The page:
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Ezra Harris
Ezra Harris

Black Plague (2002) [UPDATED]

So given the obvious circumstances I thought I'd try Black Plague out and it sucked! They did a cool job on the plague victim makeup, but that's really all. The plague itself was somewhat of a secondary plot element, which is fine, but the main plot was just awful... and largely felt like a dull excuse to show the audience some medieval style drawings of dicks. Well, it wasn't worth it!

Black Plague (2002)

As of 19 February 2002, the Ministry of Health, India hasreported a total of 16 cases of pneumonic plague including 4 deaths in Hat Koti village,Shimla district, Himachal Pradesh state, since the onset of the outbreak on 4 February2002. The series of tests carried out by the National Institute of CommunicableDiseases (NICD) confirm the presence of Yersinia pestis in clinical samples.

Modern bubonic plague typically needs to reach a high frequency in the rat population before it spills over into the human community via the flea vector. Historically, epidemics of bubonic plague have been associated with enormous die-offs of rats.

The researchers do not rule out the possibility that the Black Death might have been caused by an ancestor of the modern plague bacillus, which might later have mutated into the insect-borne disease of rodents that we now call bubonic plague. The fact is that we can only trace modern bubonic plague reliably back to the late 18th century or early 19th century, according to Wood. Who knows when it first emerged?

The first case of plague was introduced in Madagascar in 1898 in the east coast by way of boat from India. In 1921, plague reach the highlands and a large epidemic over the next twenty years. Until the beginning of the 80's, only of few case were identified, notified mostly in rural setting. However gradually it has re-emerged as a public health problem. Urban plague is located in the city of Antananarivo (resurgence in 1978 after 28 years of apparent silence) and in Mahajanga port (resurgence in 1991 after 63 years of silence). The reactivation of the Plague National Control Program from 1994 will allow better surveillance. The aim of this analysis is to update the epidemiological data on human plague in Madagascar based on reported cases obtained from the Central Lab of the Pasteur Institute of Madagascar from 1980 to 2001 (16,928 suspected cases of which 3,500 are likely positives or confirmed positives). The Plague season runs from October to March on the central highlands and July to November on the north-western coast. Sex-ratio male/female is 1.3/1, and the age-group of 5 to 25 years is more affected. The case fatality rate was 40% in the beginning of the 1980's, and decreased to 20% by the end of the 1990's. The percentage of case with pulmonary plague decrease from 15% to less than 5%. However, geographical extension is demonstrated: 4 districts in 1980, 30 districts in 1999 and 21 districts in 2001. In 2002, the diffusion of a new rapid test (reagent strip) in the primary health centres (CSB) in 42 endemic districts may help to decrease the morbidity and the letality due to plague and improve its control at the national level.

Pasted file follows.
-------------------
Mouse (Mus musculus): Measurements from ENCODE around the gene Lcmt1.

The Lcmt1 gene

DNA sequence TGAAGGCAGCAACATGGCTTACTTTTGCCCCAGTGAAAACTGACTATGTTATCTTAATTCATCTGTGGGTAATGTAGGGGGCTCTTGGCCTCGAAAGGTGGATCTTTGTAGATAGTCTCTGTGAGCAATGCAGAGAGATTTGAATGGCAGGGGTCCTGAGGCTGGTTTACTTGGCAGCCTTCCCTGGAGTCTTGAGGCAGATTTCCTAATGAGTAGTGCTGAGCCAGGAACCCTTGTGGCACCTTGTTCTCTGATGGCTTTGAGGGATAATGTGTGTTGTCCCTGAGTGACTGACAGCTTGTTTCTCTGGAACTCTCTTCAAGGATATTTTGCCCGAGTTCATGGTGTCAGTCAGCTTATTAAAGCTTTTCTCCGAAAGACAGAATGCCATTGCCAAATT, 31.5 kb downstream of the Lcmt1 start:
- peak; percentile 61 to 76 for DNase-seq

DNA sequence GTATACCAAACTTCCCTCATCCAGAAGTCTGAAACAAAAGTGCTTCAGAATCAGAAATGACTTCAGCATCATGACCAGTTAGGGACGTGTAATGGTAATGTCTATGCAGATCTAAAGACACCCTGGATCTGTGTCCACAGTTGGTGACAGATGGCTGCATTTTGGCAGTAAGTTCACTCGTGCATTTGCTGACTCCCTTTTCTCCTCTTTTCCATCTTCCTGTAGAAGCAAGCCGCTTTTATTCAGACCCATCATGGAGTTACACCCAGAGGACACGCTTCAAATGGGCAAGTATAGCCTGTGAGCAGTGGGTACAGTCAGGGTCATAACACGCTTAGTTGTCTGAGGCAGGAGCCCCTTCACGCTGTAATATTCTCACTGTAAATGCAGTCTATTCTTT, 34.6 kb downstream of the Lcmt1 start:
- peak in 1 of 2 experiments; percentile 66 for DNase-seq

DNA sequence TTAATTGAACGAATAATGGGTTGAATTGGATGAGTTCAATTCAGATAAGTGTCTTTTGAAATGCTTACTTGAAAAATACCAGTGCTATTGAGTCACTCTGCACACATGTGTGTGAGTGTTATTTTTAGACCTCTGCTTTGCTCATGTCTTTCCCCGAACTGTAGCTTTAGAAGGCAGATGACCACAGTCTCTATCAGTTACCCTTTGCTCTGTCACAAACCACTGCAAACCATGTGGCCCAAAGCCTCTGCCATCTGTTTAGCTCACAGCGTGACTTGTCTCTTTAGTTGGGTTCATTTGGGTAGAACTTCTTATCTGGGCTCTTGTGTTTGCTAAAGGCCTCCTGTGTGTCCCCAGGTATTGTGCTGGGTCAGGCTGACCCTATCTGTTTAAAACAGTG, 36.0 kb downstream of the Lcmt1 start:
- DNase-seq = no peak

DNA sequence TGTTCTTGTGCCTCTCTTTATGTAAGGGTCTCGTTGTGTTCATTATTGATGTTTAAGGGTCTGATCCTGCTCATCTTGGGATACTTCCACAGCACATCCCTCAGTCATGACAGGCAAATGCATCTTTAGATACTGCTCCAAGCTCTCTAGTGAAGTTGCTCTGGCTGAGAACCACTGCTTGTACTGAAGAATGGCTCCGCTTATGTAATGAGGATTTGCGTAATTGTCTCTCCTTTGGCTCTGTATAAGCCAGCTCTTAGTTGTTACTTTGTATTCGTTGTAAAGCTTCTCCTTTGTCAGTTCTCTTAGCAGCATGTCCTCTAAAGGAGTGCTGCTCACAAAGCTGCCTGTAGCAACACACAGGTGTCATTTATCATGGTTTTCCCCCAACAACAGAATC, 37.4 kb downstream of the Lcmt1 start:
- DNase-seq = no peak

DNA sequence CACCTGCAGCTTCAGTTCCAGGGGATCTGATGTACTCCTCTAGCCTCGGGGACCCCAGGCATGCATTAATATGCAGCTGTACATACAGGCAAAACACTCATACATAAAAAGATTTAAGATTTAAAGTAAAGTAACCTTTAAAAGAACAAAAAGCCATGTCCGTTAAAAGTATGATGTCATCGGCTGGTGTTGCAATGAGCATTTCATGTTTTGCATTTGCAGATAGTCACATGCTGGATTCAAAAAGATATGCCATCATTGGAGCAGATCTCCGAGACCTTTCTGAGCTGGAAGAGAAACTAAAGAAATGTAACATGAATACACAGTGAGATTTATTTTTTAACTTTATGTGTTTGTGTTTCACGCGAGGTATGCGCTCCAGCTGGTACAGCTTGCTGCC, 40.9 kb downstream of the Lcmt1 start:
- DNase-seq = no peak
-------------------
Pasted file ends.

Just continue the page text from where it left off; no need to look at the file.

In 1343 the Mongols under Janibeg (who succeeded Özbeg in 1340) besieged Caffa and the Italian enclave at Tana (12), following a brawl between Italians and Muslims in Tana. The Italian merchants in Tana fled to Caffa (which, by virtue of its location directly on the coast, maintained maritime access despite the siege). The siege of Caffa lasted until February 1344, when it was lifted after an Italian relief force killed 15,000 Mongol troops and destroyed their siege machines (21). Janibeg renewed the siege in 1345 but was again forced to lift it after a year, this time by an epidemic of plague that devastated his forces. The Italians blockaded Mongol ports, forcing Janibeg to negotiate, and in 1347 the Italians were allowed to reestablish their colony in Tana (19).

There has never been any doubt that plague entered the Mediterranean from the Crimea, following established maritime trade routes. Rat infestations in the holds of cargo ships would have been highly susceptible to the rapid spread of plague, and even if most rats died during the voyage, they would have left abundant hungry fleas that would infect humans unpacking the holds. Shore rats foraging on board recently arrived ships would also become infected, transmitting plague to city rat populations.